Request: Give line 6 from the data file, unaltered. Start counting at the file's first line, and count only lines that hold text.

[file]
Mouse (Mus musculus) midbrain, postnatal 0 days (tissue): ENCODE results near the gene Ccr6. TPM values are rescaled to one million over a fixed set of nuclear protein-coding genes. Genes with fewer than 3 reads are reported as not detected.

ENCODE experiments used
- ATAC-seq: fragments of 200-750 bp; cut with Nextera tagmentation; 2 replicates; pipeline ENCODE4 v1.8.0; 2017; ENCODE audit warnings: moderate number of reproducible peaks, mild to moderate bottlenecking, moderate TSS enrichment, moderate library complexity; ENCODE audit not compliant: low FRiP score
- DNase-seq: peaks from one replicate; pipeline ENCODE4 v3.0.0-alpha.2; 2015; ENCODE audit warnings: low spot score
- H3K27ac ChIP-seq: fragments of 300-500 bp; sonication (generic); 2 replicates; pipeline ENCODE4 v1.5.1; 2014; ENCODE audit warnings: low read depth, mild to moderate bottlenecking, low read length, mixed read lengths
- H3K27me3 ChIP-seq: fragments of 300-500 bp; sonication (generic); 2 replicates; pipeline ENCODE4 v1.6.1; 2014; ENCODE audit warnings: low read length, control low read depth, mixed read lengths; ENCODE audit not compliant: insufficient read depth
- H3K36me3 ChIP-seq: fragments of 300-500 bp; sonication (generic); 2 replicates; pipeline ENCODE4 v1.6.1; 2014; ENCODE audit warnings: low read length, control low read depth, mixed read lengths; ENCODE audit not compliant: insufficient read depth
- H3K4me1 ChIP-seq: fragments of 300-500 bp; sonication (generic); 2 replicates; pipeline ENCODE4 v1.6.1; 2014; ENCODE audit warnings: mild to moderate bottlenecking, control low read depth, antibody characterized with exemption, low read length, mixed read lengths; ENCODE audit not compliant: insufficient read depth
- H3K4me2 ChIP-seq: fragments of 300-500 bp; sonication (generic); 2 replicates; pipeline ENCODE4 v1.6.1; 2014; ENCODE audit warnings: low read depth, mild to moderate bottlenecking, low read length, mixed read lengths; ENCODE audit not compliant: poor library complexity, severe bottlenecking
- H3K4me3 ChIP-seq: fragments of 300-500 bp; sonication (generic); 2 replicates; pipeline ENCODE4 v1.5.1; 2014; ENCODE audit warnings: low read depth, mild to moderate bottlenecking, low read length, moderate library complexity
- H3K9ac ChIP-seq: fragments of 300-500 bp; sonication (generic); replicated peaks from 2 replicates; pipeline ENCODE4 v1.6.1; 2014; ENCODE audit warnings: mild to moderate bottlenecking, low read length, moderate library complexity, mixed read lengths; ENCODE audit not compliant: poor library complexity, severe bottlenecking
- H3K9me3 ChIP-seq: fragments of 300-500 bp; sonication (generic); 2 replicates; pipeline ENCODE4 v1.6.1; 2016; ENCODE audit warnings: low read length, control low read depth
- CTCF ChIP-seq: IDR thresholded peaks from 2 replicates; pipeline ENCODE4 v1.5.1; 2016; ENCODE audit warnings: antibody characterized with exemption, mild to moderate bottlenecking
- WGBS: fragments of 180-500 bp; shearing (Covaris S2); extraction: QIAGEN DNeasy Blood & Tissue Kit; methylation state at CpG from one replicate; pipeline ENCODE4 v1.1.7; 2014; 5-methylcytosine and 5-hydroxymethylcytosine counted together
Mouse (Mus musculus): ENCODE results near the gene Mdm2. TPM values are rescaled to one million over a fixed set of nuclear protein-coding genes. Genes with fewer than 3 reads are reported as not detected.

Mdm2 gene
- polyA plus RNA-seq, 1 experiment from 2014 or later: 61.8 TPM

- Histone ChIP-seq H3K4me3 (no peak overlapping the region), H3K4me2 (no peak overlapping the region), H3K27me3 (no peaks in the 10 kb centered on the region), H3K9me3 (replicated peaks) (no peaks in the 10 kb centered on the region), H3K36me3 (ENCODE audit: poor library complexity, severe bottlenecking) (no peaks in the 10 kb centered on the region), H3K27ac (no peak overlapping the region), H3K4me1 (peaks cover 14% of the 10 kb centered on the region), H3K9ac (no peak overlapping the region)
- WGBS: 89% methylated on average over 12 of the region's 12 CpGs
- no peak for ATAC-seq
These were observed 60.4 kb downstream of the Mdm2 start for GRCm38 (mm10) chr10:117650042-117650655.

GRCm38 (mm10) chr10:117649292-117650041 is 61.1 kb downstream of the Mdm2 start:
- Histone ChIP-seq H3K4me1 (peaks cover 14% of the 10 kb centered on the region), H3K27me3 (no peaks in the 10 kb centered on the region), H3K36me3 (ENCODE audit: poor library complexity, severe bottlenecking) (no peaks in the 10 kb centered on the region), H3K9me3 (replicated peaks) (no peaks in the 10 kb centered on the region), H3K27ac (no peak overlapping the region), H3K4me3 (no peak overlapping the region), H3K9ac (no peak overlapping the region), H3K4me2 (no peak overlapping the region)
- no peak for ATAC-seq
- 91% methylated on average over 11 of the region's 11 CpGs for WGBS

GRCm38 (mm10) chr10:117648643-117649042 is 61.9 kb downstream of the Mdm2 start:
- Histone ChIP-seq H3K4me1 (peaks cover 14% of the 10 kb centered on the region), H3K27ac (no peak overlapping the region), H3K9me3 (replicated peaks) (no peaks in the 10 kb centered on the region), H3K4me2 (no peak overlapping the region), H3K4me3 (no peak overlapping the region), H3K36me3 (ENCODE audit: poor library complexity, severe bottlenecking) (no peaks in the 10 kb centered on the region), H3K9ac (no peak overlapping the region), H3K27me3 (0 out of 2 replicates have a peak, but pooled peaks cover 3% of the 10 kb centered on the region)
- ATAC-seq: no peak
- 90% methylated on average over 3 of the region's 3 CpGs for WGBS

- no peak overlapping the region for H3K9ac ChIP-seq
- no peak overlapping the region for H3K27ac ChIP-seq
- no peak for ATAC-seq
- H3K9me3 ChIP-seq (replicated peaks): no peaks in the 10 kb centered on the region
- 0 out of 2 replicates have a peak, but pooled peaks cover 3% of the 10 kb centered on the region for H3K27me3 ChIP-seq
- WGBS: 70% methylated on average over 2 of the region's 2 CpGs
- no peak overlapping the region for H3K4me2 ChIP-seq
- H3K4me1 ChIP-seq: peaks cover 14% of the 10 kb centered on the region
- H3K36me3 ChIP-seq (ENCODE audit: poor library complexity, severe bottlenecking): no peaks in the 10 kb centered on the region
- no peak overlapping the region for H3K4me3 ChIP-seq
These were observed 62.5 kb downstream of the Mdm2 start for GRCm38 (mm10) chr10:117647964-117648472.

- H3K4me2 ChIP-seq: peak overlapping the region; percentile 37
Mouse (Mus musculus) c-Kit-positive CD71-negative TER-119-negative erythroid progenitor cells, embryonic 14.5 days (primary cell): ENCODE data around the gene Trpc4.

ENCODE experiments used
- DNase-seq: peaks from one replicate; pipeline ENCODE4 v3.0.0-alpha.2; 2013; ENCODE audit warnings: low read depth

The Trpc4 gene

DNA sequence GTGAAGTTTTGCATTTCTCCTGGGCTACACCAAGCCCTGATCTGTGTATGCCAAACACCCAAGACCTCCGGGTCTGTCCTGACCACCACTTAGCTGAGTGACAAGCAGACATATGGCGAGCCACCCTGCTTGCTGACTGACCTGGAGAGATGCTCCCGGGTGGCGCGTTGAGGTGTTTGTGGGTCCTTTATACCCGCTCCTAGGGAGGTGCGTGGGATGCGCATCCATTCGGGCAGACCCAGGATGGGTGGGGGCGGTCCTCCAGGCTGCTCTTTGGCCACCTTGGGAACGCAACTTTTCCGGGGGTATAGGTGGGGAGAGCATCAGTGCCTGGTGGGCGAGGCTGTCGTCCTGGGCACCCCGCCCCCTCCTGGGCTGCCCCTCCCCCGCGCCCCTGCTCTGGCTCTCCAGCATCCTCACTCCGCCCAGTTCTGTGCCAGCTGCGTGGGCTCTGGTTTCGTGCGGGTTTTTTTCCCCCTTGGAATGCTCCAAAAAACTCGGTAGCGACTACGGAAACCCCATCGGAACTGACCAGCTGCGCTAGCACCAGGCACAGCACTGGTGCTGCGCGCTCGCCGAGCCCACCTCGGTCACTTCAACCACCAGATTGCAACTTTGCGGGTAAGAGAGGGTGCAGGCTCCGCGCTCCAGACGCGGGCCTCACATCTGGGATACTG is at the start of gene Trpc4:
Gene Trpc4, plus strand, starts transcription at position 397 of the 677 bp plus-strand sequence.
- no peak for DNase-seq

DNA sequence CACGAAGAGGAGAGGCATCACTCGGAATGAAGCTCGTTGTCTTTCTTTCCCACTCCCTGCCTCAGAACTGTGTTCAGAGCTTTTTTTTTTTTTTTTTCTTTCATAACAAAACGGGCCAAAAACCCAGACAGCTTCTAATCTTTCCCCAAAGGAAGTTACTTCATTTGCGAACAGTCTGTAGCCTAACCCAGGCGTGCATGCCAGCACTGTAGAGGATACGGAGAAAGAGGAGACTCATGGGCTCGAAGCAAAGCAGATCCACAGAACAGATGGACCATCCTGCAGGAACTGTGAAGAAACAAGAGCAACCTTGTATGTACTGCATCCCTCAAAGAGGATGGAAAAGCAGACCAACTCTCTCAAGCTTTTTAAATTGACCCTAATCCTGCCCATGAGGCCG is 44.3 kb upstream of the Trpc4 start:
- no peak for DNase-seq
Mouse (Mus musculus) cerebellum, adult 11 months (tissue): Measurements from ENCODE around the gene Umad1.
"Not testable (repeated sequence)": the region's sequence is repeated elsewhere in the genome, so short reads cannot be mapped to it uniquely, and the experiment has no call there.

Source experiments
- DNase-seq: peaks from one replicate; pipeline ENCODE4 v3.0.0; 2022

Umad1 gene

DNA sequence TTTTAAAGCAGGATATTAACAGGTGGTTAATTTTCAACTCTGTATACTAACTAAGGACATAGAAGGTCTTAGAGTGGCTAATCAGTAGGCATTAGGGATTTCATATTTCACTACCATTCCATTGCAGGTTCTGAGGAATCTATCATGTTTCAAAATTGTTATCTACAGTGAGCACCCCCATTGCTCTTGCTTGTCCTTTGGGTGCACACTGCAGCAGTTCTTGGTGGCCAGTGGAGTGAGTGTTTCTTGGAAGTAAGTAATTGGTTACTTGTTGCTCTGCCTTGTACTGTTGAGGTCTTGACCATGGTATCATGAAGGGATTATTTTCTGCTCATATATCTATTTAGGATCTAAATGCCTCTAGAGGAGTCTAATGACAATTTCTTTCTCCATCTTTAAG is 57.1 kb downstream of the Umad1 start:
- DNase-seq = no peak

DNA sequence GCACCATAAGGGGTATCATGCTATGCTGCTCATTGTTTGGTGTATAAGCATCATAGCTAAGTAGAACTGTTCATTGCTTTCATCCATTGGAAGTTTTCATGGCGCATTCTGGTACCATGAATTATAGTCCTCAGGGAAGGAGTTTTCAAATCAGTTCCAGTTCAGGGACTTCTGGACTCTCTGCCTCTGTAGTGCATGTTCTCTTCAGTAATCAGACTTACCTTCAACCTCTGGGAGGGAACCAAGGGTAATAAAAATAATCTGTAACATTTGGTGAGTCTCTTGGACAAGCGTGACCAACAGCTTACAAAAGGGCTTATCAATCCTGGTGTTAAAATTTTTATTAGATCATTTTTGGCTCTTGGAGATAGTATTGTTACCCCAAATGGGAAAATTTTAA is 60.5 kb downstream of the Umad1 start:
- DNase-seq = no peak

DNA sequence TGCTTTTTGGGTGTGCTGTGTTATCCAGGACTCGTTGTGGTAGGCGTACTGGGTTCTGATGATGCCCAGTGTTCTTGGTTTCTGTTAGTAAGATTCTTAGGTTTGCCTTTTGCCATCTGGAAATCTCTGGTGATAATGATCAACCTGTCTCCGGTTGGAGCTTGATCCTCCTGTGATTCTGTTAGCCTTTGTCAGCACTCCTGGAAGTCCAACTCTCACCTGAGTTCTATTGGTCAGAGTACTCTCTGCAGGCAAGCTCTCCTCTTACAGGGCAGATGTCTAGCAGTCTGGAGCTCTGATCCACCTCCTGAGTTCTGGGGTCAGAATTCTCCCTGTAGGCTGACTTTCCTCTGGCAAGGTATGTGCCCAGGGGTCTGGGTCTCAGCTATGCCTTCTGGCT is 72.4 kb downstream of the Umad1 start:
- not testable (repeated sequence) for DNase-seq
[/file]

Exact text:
- H3K27me3 ChIP-seq: fragments of 300-500 bp; sonication (generic); 2 replicates; pipeline ENCODE4 v1.6.1; 2014; ENCODE audit warnings: low read length, control low read depth, mixed read lengths; ENCODE audit not compliant: insufficient read depth